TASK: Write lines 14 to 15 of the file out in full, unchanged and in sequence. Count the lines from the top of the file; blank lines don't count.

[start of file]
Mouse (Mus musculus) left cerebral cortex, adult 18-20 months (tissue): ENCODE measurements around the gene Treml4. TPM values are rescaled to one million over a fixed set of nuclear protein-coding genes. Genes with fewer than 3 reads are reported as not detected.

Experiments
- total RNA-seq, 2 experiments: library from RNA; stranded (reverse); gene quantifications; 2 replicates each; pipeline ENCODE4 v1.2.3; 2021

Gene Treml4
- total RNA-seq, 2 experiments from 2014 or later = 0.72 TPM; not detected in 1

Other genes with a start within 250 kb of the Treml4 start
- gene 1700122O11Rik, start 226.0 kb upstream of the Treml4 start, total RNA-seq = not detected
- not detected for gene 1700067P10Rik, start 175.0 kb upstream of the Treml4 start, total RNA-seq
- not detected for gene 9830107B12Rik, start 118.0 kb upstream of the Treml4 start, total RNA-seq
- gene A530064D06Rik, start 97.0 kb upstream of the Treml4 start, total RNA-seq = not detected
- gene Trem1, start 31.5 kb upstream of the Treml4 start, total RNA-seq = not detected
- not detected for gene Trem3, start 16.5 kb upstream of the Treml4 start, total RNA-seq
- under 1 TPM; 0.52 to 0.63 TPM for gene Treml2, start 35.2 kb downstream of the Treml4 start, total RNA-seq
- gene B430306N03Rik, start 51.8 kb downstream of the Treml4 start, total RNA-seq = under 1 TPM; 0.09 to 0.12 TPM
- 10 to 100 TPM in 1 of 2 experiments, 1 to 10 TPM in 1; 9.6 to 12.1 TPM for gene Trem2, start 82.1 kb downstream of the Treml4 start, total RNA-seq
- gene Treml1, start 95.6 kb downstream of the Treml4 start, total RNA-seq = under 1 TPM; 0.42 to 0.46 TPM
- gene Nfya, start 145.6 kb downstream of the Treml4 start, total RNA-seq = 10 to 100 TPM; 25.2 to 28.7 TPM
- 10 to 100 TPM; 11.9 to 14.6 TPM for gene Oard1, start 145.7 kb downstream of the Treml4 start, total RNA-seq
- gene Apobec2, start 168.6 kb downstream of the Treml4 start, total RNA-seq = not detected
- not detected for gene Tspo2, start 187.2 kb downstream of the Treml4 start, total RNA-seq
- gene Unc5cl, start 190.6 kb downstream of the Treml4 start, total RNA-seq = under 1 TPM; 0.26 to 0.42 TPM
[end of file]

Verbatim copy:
- gene B430306N03Rik, start 51.8 kb downstream of the Treml4 start, total RNA-seq = under 1 TPM; 0.09 to 0.12 TPM
- 10 to 100 TPM in 1 of 2 experiments, 1 to 10 TPM in 1; 9.6 to 12.1 TPM for gene Trem2, start 82.1 kb downstream of the Treml4 start, total RNA-seq